Bounds on the Voter Model in Dynamic Networks

Authors Petra Berenbrink, George Giakkoupis, Anne-Marie Kermarrec, Frederik Mallmann-Trenn

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Petra Berenbrink
George Giakkoupis
Anne-Marie Kermarrec
Frederik Mallmann-Trenn

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Petra Berenbrink, George Giakkoupis, Anne-Marie Kermarrec, and Frederik Mallmann-Trenn. Bounds on the Voter Model in Dynamic Networks. In 43rd International Colloquium on Automata, Languages, and Programming (ICALP 2016). Leibniz International Proceedings in Informatics (LIPIcs), Volume 55, pp. 146:1-146:15, Schloss Dagstuhl – Leibniz-Zentrum für Informatik (2016)


In the voter model, each node of a graph has an opinion, and in every round each node chooses independently a random neighbour and adopts its opinion. We are interested in the consensus time, which is the first point in time where all nodes have the same opinion. We consider dynamic graphs in which the edges are rewired in every round (by an adversary) giving rise to the graph sequence G_1, G_2, ..., where we assume that G_i has conductance at least phi_i. We assume that the degrees of nodes don't change over time as one can show that the consensus time can become super-exponential otherwise. In the case of a sequence of d-regular graphs, we obtain asymptotically tight results. Even for some static graphs, such as the cycle, our results improve the state of the art. Here we show that the expected number of rounds until all nodes have the same opinion is bounded by O(m/(d_{min}*phi)), for any graph with m edges, conductance phi, and degrees at least d_{min}. In addition, we consider a biased dynamic voter model, where each opinion i is associated with a probability P_i, and when a node chooses a neighbour with that opinion, it adopts opinion i with probability P_i (otherwise the node keeps its current opinion). We show for any regular dynamic graph, that if there is an epsilon > 0 difference between the highest and second highest opinion probabilities, and at least Omega(log(n)) nodes have initially the opinion with the highest probability, then all nodes adopt w.h.p. that opinion. We obtain a bound on the convergence time, which becomes O(log(n)/phi) for static graphs.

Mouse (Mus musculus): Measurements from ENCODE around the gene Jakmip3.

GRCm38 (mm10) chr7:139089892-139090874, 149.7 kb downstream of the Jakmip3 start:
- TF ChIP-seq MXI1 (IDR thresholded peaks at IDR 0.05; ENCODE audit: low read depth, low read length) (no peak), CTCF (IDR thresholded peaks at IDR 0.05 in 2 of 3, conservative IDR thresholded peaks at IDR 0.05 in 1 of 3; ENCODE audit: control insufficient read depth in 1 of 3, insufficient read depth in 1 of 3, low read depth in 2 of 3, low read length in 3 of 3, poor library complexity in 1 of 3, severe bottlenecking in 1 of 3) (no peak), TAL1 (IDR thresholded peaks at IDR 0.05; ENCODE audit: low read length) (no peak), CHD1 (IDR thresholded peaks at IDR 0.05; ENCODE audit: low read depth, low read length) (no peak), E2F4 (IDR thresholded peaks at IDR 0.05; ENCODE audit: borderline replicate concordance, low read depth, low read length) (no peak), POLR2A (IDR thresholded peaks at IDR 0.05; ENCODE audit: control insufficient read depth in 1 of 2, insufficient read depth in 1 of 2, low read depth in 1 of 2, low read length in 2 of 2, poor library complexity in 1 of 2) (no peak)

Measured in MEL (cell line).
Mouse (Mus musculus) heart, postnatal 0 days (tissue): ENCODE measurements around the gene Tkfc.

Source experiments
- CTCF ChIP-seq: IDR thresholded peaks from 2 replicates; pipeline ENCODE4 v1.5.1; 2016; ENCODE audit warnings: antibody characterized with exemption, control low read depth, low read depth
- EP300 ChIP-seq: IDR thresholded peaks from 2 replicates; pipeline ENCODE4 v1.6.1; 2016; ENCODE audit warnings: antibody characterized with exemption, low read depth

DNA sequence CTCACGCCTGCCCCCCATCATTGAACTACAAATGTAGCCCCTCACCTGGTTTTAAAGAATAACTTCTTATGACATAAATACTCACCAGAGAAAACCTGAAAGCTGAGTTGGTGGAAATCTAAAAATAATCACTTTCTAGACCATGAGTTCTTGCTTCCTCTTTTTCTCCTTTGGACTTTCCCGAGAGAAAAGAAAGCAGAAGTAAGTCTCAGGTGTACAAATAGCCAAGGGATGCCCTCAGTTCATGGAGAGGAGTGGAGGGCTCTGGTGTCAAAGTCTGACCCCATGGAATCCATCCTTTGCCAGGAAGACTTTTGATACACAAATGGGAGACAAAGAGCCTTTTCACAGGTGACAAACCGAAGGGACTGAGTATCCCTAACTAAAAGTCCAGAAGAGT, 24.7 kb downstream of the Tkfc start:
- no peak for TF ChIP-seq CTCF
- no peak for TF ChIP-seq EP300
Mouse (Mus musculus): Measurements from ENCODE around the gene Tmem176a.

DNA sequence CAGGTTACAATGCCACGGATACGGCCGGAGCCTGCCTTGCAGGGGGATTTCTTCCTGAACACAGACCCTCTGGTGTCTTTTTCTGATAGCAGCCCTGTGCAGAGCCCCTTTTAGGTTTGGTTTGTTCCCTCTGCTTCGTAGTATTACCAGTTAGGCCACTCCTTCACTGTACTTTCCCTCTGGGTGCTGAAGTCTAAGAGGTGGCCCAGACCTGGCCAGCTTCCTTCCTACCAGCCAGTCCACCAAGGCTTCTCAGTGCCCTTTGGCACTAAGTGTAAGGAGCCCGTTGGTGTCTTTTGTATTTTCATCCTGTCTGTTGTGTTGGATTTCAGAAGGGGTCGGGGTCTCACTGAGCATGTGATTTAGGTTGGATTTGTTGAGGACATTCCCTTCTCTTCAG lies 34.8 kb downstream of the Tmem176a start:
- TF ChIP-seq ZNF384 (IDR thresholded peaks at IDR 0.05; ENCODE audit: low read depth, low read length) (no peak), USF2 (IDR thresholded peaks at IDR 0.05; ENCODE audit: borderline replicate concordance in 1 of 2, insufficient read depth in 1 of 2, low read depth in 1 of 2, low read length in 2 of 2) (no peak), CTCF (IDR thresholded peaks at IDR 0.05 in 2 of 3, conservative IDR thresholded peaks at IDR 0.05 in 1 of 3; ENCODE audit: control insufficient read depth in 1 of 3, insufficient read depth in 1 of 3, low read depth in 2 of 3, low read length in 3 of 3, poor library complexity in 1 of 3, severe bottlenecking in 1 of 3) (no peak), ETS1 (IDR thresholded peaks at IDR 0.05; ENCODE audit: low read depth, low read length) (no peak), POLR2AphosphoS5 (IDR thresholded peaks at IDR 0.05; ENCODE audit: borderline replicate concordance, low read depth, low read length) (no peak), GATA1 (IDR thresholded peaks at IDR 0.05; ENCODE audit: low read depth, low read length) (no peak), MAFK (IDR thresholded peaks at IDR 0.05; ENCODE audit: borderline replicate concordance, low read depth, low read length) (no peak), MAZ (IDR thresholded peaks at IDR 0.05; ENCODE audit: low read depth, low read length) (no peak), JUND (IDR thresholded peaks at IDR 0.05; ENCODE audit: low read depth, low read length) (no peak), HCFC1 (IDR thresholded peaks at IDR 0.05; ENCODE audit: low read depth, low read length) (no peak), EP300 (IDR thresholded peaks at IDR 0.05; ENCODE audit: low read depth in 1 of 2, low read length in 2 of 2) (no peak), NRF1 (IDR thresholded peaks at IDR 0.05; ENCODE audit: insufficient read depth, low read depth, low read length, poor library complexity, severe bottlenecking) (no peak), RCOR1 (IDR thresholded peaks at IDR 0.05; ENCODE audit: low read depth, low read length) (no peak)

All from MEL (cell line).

• Voting
  • Distributed Computing
  • Conductance
  • Dynamic Graphs
  • Consensus


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